When we exercise, a combination of carbohydrates and fats are utilized as fuel (protein is only utilized in extreme situations). In order to use both carbohydrates and fat, oxygen is needed. Through years of research, it has been established that for every liter of oxygen consumed per minute of activity, there is an estimated amount of Calories utilized. This amount is approximately 5.0 kcal/liter of oxygen. In order to use this constant value to figure out how many Calories are burned during a certain activity, a relative VO2 maintained during that activity must be known (along with other parameters like body weight). Because this information is not readily available (most people don’t know their VO2 as they exercise), standardized MET values have been established for different activities. MET stands for Metabolic Equivalent and is the absolute intensity of a particular activity. The value of 1 METs equates to 3.5 liters of oxygen consumed at rest. To establish a MET value for activities such as walking, running, or swimming 3.5 is used to establish the ratio of energy expended at rest verses with excursion. This is how most fitness machines calculate an estimated Calorie burn when you complete your workout (ie-when the elliptical asks for your weight and age then gives you a total of Calories burned at the end of the workout).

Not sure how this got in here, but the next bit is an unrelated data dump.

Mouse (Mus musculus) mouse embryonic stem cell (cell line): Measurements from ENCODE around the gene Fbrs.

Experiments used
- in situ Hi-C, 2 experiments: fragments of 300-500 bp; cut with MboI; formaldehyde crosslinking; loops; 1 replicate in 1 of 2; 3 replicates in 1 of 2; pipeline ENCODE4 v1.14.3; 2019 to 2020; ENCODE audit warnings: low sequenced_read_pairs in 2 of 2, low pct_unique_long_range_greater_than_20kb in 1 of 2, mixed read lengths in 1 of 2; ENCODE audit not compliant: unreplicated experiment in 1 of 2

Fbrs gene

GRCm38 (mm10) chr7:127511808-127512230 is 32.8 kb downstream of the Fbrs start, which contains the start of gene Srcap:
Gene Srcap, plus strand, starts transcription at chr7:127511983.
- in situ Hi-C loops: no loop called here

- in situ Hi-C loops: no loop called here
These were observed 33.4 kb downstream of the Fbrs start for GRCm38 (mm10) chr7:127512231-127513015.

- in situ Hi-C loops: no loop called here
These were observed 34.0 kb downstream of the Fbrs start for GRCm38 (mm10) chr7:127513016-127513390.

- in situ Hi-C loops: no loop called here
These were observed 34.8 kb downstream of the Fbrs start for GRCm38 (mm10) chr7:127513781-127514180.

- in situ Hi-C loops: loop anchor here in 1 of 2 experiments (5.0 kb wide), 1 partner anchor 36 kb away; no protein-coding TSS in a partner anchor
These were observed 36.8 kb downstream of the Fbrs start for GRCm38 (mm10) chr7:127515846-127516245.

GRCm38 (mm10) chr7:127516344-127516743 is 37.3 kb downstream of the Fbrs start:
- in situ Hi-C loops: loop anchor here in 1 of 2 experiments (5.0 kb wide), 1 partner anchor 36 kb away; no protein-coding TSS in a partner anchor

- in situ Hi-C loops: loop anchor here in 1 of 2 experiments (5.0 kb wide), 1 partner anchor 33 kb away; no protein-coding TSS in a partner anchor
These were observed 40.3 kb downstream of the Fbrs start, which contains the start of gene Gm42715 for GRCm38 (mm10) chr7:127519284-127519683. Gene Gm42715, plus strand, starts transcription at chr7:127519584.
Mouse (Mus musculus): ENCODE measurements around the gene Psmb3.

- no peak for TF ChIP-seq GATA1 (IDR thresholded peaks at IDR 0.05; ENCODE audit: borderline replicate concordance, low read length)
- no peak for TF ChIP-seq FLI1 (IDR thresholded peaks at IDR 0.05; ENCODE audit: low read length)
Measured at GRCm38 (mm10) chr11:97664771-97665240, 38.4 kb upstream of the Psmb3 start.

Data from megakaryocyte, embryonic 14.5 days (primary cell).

Here is the actual formula using VO2:
[VO2(mL/kg/min) x body weight (kg) / 1000] x 5 kcal/min = Calorie Expenditure per minute
If you do not know the relative VO2, here is the formula using METs:
[(METs x 3.5 x Body weight in kg) / 1000] x 5 kcal/min = Calorie Expenditure per minute
MET values for a variety of activities can be found here:
To make things a bit simpler:
This is a link to the ACE Fit page to find out how many Calories you will burn while performing a certain activity (this calculator uses MET values of the selected activities):
Bryant and Green. (2010) ACE Personal Trainer Manual (4 th Ed) . San Diego, CA.: American Council on Exercise.
Pescatello, Linda. (2014) ACSM’s Guidelines for Exercise Testing and Prescription ( 9 th Ed). Baltimore, MD.: American College of Sports Medicine.